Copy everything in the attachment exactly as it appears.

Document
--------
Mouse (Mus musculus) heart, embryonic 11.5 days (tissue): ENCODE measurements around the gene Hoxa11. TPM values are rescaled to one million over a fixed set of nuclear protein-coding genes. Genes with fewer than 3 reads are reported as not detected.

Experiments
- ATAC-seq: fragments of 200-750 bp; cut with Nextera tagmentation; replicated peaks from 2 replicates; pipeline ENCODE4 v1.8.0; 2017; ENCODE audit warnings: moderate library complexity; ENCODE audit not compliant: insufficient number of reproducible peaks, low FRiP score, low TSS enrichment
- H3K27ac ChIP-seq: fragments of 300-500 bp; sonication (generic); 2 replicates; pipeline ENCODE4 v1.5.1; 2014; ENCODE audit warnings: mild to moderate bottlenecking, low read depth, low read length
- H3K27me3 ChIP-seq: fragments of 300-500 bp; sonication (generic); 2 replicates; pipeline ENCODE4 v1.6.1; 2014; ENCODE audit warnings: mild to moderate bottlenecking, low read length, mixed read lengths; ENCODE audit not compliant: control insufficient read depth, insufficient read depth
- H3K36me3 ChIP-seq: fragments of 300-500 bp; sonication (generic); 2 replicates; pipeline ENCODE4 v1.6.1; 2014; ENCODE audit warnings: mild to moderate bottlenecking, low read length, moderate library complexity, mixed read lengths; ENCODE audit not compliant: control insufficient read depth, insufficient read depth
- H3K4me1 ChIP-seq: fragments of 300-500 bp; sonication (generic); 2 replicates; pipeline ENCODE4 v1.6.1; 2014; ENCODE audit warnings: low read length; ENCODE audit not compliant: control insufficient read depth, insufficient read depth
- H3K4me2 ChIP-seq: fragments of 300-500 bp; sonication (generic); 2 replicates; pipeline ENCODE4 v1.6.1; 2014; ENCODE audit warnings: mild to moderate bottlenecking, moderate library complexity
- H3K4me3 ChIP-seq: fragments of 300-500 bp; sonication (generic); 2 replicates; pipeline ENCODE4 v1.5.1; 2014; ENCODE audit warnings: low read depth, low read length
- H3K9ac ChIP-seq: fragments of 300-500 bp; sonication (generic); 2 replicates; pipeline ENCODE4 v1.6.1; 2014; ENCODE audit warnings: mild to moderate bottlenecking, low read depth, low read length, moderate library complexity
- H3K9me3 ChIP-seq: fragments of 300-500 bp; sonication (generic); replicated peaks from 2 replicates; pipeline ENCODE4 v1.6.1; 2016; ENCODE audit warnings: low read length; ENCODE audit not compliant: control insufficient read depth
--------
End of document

Mouse (Mus musculus) heart, embryonic 11.5 days (tissue): ENCODE measurements around the gene Hoxa11. TPM values are rescaled to one million over a fixed set of nuclear protein-coding genes. Genes with fewer than 3 reads are reported as not detected.

Experiments
- ATAC-seq: fragments of 200-750 bp; cut with Nextera tagmentation; replicated peaks from 2 replicates; pipeline ENCODE4 v1.8.0; 2017; ENCODE audit warnings: moderate library complexity; ENCODE audit not compliant: insufficient number of reproducible peaks, low FRiP score, low TSS enrichment
- H3K27ac ChIP-seq: fragments of 300-500 bp; sonication (generic); 2 replicates; pipeline ENCODE4 v1.5.1; 2014; ENCODE audit warnings: mild to moderate bottlenecking, low read depth, low read length
- H3K27me3 ChIP-seq: fragments of 300-500 bp; sonication (generic); 2 replicates; pipeline ENCODE4 v1.6.1; 2014; ENCODE audit warnings: mild to moderate bottlenecking, low read length, mixed read lengths; ENCODE audit not compliant: control insufficient read depth, insufficient read depth
- H3K36me3 ChIP-seq: fragments of 300-500 bp; sonication (generic); 2 replicates; pipeline ENCODE4 v1.6.1; 2014; ENCODE audit warnings: mild to moderate bottlenecking, low read length, moderate library complexity, mixed read lengths; ENCODE audit not compliant: control insufficient read depth, insufficient read depth
- H3K4me1 ChIP-seq: fragments of 300-500 bp; sonication (generic); 2 replicates; pipeline ENCODE4 v1.6.1; 2014; ENCODE audit warnings: low read length; ENCODE audit not compliant: control insufficient read depth, insufficient read depth
- H3K4me2 ChIP-seq: fragments of 300-500 bp; sonication (generic); 2 replicates; pipeline ENCODE4 v1.6.1; 2014; ENCODE audit warnings: mild to moderate bottlenecking, moderate library complexity
- H3K4me3 ChIP-seq: fragments of 300-500 bp; sonication (generic); 2 replicates; pipeline ENCODE4 v1.5.1; 2014; ENCODE audit warnings: low read depth, low read length
- H3K9ac ChIP-seq: fragments of 300-500 bp; sonication (generic); 2 replicates; pipeline ENCODE4 v1.6.1; 2014; ENCODE audit warnings: mild to moderate bottlenecking, low read depth, low read length, moderate library complexity
- H3K9me3 ChIP-seq: fragments of 300-500 bp; sonication (generic); replicated peaks from 2 replicates; pipeline ENCODE4 v1.6.1; 2016; ENCODE audit warnings: low read length; ENCODE audit not compliant: control insufficient read depth